Personalized MedicineGenetics & Cancer

Precision Medicine Might Have Made a Difference for My Mom: It Could Help Patients with Cancer Today

After losing her mom to stage IV squamous-cell carcinoma, Kerry Cooke is now focusing on helping other patients with cancer, explaining the benefits of CureMatch, a new artificial intelligence technology that can determine the best treatment for individual patients with cancer.
August 2022 Vol 8 No 4
Kerry E. Cooke
Vice President of Sales, CureMatch, Inc
Carlsbad, California

My mom, Janet Cooke, was a force to be reckoned with. After an accomplished career in nursing, she raised 5 kids while moving from state to state as a military spouse. After her diagnosis of stage IV squamous-cell carcinoma that metastasized to the lungs in 2012, she fought hard through 28 rounds of chemotherapy and targeted therapy that were associated with vicious side effects.

From Heartbroken to Finding Hope

When she died 2.5 years later, I was heartbroken, and wondered if there would ever be a way for people with her type of cancer to survive and thrive longer.

Last year, I became aware of new artificial intelligence (AI) technology used by the CureMatch database ( that potentially could have made a difference in her treatment.

This technology supports the oncologist and the patient through the science of “precision medicine,” by sorting through millions of possible drug combinations to recommend the best possible course of treatment for a specific person’s type of cancer, based on that person’s molecular profile. Currently, CureMatch is the only company that offers this type of AI technology.

We had my mom’s tumor sequenced before her death, so I had the molecular information needed to find out, retrospectively, how this AI system, which was not available 10 years ago, would have matched her to specific drugs based on her molecular profile, potentially increasing her chances of survival. Although it is too late for my mom, this AI technology can give hope to other people who are going through cancer treatment.

Today we have the technology to customize unique treatment options for each person’s cancer based on that individual’s genetic markers (or biomarkers) that are directly related to the specific cancer. But how does it work, and how can the government help more oncologists gain access to support their patients with this new technology?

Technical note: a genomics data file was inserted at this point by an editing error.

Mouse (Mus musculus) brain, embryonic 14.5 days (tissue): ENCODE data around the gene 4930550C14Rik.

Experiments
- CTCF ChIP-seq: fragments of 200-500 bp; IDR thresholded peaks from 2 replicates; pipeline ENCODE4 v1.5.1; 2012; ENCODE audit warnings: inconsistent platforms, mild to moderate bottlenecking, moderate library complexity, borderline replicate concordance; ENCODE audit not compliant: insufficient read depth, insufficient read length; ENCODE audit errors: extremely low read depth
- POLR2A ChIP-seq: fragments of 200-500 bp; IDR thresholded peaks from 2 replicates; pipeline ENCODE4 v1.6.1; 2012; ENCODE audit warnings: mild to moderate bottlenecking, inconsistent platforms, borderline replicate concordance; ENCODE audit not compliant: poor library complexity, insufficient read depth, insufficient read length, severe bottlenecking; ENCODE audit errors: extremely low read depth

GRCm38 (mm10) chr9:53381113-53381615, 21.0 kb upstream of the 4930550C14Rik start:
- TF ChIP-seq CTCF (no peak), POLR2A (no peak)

The Right Treatment the First Time

Oncologists, including the a­maz­ing physicians who were on my mom’s care team, know how important it is to try to find the best drug combinations for their patients as soon as possible. This is because our bodies often build up resistance to the specific drug therapy over time. If you try the wrong cancer therapy the first time, other treatments may not work as well later.

In addition, for patients, knowing that a drug is likely to be effective for their specific cancer will make it easier to bear the side effects of therapy. This is why it’s imperative that doctors have access to precision medicine support technology, so that they can make customized treatment recommendations earlier.

When my mom was going through her cancer treatments 10 years ago, researchers were just starting to learn that every person’s cancer is as unique as the patient’s fingerprints, with different biomarkers or molecular markers associated with each person’s cancer.

This means that every treatment works differently in each person, even if several patients have the same type of cancer.

Although my mom’s care team prescribed multiple combination therapies, which were still experimental at the time, they did not have the benefit of genomic testing technology that today can sort through millions of drug combinations to match cancer therapies to the individual person’s cancer.


I have worked in the healthcare field for many years, and last year I began working for CureMatch, a technology company that uses AI to help oncologists navigate the complexity of human genomics to match patients to the best treatments that fit their individual molecular profile.

In September 2021, we ran my late mother’s genetic sequencing results through the CureMatch Decision Support System to determine the best-matched treatment options among millions of possible drug combinations for her tumor’s genetic profile.